Med school awaits accreditation results

U conducted a review to prepare for the accreditation process.

Kali Dingman

For the last 22 months, the University of Minnesota Medical School has been gearing up for its accreditation review.

The last time the Medical School was accredited was in 2004. A medical school that has already been accredited usually goes through the process every eight years.

The school conducted a self-study review to see if the program met the Liaison Committee on Medical Education’s standards for function, structure and performance.

The LCME oversees medical schools in the U.S. and Canada to make sure they are meeting the generalized standards.

“It’s an outstanding process that helps us understand ourselves a little better,” said Associate Dean for Undergraduate Medical Education Kathleen Watson.

During an on-site visit by the LCME last week, the school was reviewed based on institutional setting, the educational program for the M.D. degree, medical students’ opinions, faculty and educational resources.

There were six groups involved in the self-study process, including a group of students.

More than 60 medical students from the Duluth and Twin Cities campuses were a part of the LCME Independent Student Analysis committee.

A survey conducted by the student committee asked students about their experiences in the Medical School to evaluate courses, teaching, exams and grading, said Heather Grothe, a fourth-year medical student on the committee.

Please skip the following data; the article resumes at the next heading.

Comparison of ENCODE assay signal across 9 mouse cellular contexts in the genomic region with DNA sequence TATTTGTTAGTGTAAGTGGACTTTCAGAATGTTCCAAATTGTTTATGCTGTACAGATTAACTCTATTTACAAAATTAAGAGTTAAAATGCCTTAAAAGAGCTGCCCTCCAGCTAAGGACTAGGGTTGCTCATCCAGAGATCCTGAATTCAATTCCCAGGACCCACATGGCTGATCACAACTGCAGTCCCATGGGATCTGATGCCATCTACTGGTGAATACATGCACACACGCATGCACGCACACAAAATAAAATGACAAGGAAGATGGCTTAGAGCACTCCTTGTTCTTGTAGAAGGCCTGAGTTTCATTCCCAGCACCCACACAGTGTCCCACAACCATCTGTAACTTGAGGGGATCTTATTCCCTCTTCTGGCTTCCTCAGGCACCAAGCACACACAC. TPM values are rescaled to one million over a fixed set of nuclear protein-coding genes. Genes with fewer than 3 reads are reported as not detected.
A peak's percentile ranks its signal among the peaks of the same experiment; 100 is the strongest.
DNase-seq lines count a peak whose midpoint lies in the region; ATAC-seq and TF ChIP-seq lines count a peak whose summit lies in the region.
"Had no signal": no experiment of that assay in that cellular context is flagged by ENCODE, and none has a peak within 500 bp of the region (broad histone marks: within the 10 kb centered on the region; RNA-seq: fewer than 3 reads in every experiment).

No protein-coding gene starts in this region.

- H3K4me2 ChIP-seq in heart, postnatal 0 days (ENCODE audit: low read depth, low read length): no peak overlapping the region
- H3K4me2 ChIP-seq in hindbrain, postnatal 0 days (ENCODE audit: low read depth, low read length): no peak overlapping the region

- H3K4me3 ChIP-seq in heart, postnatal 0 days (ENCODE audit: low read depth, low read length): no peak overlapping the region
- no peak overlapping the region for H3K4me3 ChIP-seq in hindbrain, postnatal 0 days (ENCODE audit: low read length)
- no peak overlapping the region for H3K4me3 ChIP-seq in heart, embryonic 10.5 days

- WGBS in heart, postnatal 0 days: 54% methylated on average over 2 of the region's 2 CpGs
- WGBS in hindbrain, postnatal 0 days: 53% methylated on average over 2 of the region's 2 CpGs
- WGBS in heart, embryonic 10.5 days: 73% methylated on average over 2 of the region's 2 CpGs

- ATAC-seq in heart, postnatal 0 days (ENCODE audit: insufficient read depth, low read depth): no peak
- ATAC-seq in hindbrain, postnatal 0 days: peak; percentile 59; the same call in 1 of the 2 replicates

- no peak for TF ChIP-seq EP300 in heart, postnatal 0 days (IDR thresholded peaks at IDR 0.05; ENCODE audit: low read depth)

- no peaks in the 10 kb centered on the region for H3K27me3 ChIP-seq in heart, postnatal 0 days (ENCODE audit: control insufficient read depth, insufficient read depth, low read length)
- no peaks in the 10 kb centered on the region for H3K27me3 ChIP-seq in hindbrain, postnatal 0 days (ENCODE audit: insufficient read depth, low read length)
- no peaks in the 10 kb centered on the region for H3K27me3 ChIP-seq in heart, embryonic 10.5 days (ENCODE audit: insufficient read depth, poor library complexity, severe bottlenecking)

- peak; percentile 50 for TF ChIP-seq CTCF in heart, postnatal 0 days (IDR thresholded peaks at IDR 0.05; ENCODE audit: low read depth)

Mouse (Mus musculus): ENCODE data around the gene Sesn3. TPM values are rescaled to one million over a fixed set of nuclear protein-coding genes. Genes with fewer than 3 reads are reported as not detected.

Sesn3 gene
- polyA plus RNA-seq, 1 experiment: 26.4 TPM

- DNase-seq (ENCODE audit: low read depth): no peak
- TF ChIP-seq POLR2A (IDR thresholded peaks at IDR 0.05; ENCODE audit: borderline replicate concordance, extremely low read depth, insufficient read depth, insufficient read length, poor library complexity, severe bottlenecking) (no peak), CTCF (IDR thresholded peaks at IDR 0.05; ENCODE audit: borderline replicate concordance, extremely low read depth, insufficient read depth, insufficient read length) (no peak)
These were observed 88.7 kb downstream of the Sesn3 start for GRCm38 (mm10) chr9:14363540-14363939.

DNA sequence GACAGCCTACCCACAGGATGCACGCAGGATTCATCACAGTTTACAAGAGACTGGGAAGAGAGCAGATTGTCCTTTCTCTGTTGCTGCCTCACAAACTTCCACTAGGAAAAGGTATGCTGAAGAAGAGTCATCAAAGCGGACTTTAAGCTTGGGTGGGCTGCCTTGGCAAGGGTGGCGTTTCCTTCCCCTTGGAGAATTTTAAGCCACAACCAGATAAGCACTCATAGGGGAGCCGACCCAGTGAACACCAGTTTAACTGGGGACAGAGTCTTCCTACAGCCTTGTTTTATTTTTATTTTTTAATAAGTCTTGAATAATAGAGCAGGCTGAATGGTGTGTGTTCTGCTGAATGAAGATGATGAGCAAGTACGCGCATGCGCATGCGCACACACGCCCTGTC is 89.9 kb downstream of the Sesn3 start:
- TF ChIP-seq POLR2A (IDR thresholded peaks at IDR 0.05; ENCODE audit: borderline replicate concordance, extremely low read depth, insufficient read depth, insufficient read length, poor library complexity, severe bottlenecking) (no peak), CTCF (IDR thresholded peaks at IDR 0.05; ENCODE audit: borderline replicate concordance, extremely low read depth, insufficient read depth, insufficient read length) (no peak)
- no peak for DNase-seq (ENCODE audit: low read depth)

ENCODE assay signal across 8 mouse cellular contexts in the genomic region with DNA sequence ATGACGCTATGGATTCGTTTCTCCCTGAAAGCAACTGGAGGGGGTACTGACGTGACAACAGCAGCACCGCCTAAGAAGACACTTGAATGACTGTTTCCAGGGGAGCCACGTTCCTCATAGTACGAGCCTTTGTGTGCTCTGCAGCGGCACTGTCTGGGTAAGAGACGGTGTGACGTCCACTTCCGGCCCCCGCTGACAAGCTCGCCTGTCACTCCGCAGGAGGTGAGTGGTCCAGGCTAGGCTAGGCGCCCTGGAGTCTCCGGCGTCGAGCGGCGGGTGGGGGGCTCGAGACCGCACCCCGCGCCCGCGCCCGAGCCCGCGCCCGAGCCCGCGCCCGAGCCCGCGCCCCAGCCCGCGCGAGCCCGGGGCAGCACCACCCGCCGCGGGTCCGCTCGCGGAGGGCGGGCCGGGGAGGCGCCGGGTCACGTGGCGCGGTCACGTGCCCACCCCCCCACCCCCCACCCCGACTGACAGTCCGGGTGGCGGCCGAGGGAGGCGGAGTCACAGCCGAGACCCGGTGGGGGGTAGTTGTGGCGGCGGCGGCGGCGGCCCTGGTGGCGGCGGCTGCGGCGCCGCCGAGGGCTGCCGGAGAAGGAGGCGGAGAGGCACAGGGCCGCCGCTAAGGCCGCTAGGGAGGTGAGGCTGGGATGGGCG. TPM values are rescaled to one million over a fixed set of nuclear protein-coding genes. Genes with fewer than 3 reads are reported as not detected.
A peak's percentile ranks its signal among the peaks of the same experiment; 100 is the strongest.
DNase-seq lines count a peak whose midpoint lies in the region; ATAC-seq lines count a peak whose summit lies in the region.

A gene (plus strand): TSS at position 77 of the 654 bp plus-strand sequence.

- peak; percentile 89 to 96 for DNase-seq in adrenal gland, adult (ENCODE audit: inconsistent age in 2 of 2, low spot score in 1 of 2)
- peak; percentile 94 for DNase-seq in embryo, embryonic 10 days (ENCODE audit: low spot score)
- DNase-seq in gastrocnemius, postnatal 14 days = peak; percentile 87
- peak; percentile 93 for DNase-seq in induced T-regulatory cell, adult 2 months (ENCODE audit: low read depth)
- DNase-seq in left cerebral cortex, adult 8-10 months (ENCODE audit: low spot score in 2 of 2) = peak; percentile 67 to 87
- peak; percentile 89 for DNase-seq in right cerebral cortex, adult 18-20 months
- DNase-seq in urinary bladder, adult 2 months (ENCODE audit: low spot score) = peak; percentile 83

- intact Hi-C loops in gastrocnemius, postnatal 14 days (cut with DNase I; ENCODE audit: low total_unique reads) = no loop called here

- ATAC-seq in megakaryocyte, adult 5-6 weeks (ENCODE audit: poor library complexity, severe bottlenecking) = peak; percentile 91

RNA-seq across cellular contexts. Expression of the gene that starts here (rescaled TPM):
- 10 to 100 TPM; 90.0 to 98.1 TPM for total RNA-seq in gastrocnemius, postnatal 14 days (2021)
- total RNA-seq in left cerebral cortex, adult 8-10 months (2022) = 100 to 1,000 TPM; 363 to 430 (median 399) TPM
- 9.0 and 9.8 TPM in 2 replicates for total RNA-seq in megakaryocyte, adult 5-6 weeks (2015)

The results were given to the Medical School, and Grothe said changes were made to fix unspecified problems.

“I hope we use the energy to propel forward and look for ways of improvement,” Watson said.

A similar process was done by the remaining five committees made of students and faculty.

The results of the six groups were put into an executive summary, Watson said.

After the self-assessment, the school identified what they felt was sufficient and what needed improvement.

Areas of strength were an increase in active learning opportunities, successful programs and a strong advising system.

Areas of weakness were high tuition, little aid to those who are underprivileged or minority students and small classrooms.

The school tried to address these issues before the official review early last week.

After the LCME review, the school can receive three scores: in compliance; in compliance with monitoring and noncompliance. If a school does not meet the requirements, they can be put on probation.

“No one wants to graduate from a school not accredited,” Grothe said.

The school will receive final results of the review in July.